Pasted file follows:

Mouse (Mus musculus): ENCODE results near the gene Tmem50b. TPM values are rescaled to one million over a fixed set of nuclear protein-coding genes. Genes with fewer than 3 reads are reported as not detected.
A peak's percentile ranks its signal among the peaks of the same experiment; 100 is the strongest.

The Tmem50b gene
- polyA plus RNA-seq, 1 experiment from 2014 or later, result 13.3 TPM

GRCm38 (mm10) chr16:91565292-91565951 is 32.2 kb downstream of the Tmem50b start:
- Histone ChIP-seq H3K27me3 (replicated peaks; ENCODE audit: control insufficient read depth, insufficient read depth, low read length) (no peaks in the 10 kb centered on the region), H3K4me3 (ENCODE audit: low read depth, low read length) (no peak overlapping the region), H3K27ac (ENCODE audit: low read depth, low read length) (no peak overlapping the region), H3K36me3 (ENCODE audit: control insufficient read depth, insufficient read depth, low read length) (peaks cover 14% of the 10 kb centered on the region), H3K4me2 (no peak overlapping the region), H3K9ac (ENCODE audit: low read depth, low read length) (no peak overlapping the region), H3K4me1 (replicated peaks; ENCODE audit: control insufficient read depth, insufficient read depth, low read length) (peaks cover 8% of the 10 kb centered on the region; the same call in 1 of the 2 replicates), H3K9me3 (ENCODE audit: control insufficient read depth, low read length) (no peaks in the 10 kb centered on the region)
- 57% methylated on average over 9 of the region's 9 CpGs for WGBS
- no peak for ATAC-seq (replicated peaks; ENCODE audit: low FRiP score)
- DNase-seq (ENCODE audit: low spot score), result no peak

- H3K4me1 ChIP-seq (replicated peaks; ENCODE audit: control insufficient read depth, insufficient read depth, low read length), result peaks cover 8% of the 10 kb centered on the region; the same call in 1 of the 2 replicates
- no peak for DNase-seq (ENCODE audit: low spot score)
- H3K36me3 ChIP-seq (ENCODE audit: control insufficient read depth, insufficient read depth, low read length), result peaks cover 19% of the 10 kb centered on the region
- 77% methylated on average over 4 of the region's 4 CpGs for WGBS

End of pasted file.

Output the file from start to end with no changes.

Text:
Mouse (Mus musculus): ENCODE results near the gene Tmem50b. TPM values are rescaled to one million over a fixed set of nuclear protein-coding genes. Genes with fewer than 3 reads are reported as not detected.
A peak's percentile ranks its signal among the peaks of the same experiment; 100 is the strongest.

The Tmem50b gene
- polyA plus RNA-seq, 1 experiment from 2014 or later, result 13.3 TPM

GRCm38 (mm10) chr16:91565292-91565951 is 32.2 kb downstream of the Tmem50b start:
- Histone ChIP-seq H3K27me3 (replicated peaks; ENCODE audit: control insufficient read depth, insufficient read depth, low read length) (no peaks in the 10 kb centered on the region), H3K4me3 (ENCODE audit: low read depth, low read length) (no peak overlapping the region), H3K27ac (ENCODE audit: low read depth, low read length) (no peak overlapping the region), H3K36me3 (ENCODE audit: control insufficient read depth, insufficient read depth, low read length) (peaks cover 14% of the 10 kb centered on the region), H3K4me2 (no peak overlapping the region), H3K9ac (ENCODE audit: low read depth, low read length) (no peak overlapping the region), H3K4me1 (replicated peaks; ENCODE audit: control insufficient read depth, insufficient read depth, low read length) (peaks cover 8% of the 10 kb centered on the region; the same call in 1 of the 2 replicates), H3K9me3 (ENCODE audit: control insufficient read depth, low read length) (no peaks in the 10 kb centered on the region)
- 57% methylated on average over 9 of the region's 9 CpGs for WGBS
- no peak for ATAC-seq (replicated peaks; ENCODE audit: low FRiP score)
- DNase-seq (ENCODE audit: low spot score), result no peak

- H3K4me1 ChIP-seq (replicated peaks; ENCODE audit: control insufficient read depth, insufficient read depth, low read length), result peaks cover 8% of the 10 kb centered on the region; the same call in 1 of the 2 replicates
- no peak for DNase-seq (ENCODE audit: low spot score)
- H3K36me3 ChIP-seq (ENCODE audit: control insufficient read depth, insufficient read depth, low read length), result peaks cover 19% of the 10 kb centered on the region
- 77% methylated on average over 4 of the region's 4 CpGs for WGBS